Tufa Cave - Atlas Obscura

Tufa Cave

A large wave-cut shelter, a major archeological site, overlooks the dry basin of Winnemucca Lake. 

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Tufa is a freshwater limestone widely deposited around ancient Lake Lahontan due to the water chemistry, and tufa encrustations on the shore and lakebed are ubiquitous. As the lake dwindled over the millennia, surf action carved out overhangs and caves along the shore, with the tufa acting as cement and a substrate.

As expected, these wave-cut features were once shelters for early Indigenous inhabitants and are important archeological sites. Tufa Cave is the largest of such caves, being much larger than an alcove. A low entrance leads into a large room that is amply tall enough to stand upright. There is even a “second story,” an upper ledge inside the cave.

The cave was excavated professionally in the 20th century. The artifacts found are attributed to the Lovelock Culture, ranging from about 1,000 to 4,000 years ago. All recovered artifacts have been removed, but don’t disturb anything you happen to find. The ladder inside the cave was left by archeological expeditions and was used to access the upper ledge.

Unlike many other cave sites, Tufa Cave has little in the way of rock art. There are a few vague red possible pictographs on white tufa near the cave entrance.

Know Before You Go

Access to Tufa Cave is not straightforward. Although the powerline road described below is graded and may be passable to passenger cars, the rest of the route will require high clearance and locally 4wd.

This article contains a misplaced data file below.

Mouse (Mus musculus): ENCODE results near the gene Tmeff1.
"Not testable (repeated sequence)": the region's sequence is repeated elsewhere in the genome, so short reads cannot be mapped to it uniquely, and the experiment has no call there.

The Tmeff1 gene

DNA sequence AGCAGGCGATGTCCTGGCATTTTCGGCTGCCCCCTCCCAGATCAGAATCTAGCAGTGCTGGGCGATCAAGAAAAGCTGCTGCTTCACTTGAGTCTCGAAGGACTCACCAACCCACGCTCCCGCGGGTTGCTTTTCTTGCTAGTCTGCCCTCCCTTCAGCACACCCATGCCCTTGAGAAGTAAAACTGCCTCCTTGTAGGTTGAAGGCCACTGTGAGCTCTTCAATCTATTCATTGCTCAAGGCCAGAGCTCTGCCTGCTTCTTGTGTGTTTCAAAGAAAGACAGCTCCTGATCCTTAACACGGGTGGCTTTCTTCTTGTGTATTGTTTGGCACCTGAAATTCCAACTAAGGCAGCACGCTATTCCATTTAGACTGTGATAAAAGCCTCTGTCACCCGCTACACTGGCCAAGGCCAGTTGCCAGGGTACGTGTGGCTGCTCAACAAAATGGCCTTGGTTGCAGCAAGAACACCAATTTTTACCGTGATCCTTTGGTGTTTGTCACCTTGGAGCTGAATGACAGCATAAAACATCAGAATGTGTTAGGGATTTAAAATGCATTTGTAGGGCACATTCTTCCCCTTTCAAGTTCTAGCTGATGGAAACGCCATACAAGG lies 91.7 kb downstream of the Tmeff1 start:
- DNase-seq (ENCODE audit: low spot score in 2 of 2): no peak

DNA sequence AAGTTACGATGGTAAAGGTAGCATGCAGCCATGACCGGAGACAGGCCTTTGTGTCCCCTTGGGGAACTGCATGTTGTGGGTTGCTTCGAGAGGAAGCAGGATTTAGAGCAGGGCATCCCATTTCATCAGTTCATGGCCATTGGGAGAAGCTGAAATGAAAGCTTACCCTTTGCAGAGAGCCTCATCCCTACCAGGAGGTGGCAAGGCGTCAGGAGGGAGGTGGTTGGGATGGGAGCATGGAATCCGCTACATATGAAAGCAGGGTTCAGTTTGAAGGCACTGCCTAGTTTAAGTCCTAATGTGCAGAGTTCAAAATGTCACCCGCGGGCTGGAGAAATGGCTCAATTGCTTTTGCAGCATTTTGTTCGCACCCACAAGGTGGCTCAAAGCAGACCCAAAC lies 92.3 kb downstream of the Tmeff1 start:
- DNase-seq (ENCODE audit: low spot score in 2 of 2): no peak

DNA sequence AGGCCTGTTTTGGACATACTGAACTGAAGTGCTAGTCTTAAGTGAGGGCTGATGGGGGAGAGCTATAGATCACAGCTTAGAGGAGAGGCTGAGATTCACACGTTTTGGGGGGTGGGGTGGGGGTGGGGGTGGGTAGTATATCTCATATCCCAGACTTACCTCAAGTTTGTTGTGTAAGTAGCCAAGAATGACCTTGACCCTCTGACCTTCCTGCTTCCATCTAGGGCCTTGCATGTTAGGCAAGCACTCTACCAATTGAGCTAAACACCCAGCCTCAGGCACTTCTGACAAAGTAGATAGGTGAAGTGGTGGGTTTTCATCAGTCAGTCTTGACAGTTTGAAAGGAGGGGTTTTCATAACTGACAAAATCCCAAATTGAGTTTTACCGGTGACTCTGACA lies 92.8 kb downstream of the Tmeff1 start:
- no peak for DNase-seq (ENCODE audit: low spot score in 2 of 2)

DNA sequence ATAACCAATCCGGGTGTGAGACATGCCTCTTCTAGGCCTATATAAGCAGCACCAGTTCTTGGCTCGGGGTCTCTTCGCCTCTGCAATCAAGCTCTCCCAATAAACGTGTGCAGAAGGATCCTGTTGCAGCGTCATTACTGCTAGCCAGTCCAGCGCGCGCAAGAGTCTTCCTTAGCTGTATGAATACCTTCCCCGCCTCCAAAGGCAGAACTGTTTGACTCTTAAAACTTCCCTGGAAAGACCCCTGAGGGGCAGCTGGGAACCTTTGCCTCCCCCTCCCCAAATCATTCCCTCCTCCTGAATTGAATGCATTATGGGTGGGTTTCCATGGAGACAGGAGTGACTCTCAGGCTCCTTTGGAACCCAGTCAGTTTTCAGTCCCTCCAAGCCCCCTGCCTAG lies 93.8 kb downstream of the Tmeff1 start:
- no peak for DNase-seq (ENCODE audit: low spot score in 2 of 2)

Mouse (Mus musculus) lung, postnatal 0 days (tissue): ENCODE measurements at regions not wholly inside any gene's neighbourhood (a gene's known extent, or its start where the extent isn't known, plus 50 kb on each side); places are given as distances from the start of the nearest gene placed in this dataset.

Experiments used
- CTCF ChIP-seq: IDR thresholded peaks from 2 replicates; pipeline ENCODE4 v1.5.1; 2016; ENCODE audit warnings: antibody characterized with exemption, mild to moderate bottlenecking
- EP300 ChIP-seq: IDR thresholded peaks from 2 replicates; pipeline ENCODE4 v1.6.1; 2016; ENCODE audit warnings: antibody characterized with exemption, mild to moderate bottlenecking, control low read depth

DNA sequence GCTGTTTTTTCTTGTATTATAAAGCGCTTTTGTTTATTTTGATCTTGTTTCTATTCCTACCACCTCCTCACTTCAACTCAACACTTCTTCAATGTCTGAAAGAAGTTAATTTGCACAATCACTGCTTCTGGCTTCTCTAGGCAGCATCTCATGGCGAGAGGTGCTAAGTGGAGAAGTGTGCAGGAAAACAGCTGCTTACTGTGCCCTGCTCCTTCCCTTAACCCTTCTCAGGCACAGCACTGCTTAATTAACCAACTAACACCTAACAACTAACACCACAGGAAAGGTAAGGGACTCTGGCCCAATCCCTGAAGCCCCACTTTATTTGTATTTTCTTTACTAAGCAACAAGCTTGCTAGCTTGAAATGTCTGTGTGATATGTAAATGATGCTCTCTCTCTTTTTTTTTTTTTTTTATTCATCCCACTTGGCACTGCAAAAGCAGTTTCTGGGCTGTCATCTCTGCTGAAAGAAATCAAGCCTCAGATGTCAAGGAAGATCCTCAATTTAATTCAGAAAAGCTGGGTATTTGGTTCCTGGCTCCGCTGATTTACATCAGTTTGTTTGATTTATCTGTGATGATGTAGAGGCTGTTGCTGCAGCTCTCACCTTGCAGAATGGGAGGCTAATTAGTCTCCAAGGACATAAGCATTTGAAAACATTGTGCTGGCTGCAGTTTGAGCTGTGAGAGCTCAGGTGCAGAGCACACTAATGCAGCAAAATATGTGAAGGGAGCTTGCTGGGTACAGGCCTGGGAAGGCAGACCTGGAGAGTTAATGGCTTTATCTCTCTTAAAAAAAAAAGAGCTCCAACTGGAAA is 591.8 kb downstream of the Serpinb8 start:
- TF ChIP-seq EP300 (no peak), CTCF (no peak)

Follow Nevada State Route 447 38.2 miles north from its intersection with SR 446 in Nixon and turn right at an intersection at roughly 40.34832 N, 119.33921 W.


This intersection will be easily recognized as it is on a prominent high-voltage powerline. Follow this powerline road for 8.9 miles and then turn south (right) at an intersection around 40.24669 N, 119.25377 W. You will cross a low pass about 0.3 miles before this intersection. The prominent drainage, where you turn, is Stonehouse Canyon.


Go south 0.3 miles down Stonehouse Canyon, then take a shallow right at a vague intersection at about 40.24194 N, 119.25334 W. (Note: at this point, you leave the routes that Google recognizes.) Proceed about 1/4 mile to the bottom of the drainage, and then follow the drainage road down Stonehouse Canyon for about 2.6 miles. At this point (40.21939 N, 119.28634 W), you cross a road extending along the range front. Turn left (south) here.


Note: Google Maps shows this range-front road extending north from this point to intersect the powerline road, and if you ask Google for directions it tries to route you that way. However, that road is extremely soft and passable only to extreme 4WD vehicles. The route described here, down Stonehouse Canyon, although requiring 4WD in places is not nearly as extreme.


Now follow the range-front road 1.4 miles south, where there will be a turnoff onto a primitive track on the left (east), with the cave visible on the slope above. It is about 900 feet along this track to an informal parking area. High clearance and 4WD are essential here, but in any case, it's now an easy hike.


The cave is about 40.20165 N, 119.28020 W. Please don't disturb the cave features.

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February 14, 2024

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  • Wild Nevada, episode 402 [local PBS program, KNPB, 2017].
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